Diablo II is actually a gap in my gaming knowledge, since I somehow missed ever playing it. But I’ve played plenty of first-person shooters where a higher difficulty level gets unlocked once you’ve completed the game – Serious Sam comes to mind. FPSes are a whole ‘nother beast of course, because all that’s required on harder levels is a better twitch reflex, and there’s no expectation of better loot. With RPGs, I guess I’m sensitive to the way the addictiveness is driven by some behind-the-scenes spreadsheet. Bumping up the numbers without changing anything else – that’s what bugged me (and I realize this is how MMORPGs operate, but I’ve somehow managed to avoid getting sucked in there too). Thoughts?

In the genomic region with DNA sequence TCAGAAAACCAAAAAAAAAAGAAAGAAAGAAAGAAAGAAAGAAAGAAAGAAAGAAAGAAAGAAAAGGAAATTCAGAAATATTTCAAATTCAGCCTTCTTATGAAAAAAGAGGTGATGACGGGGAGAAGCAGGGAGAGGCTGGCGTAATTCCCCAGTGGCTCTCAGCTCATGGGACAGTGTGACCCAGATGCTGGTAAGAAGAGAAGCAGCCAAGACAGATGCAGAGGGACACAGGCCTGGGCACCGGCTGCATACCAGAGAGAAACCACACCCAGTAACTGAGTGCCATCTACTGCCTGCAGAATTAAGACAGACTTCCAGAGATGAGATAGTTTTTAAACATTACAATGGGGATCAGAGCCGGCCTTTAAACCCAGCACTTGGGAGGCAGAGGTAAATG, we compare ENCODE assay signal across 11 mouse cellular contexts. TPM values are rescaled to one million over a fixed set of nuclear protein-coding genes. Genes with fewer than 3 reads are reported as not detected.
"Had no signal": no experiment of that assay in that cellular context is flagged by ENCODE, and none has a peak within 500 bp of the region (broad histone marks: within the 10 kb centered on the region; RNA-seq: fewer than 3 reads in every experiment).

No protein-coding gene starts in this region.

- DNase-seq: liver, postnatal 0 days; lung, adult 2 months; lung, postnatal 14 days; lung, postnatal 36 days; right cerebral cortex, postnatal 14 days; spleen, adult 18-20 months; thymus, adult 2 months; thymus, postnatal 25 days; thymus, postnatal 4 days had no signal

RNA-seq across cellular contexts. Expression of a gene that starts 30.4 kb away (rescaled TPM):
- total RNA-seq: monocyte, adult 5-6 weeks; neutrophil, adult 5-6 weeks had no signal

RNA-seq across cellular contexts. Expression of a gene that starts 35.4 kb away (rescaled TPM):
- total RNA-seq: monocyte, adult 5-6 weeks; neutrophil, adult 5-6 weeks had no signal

I can think of at least one game that had difficulty levels that made replay more interesting: the first Thief game. Your objectives got progressively more thief-like – on the highest difficulty, there were some levels where no one was supposed to see you at all – which seemed like a neat way to help gamers figure out stealth gameplay since it was new at that time.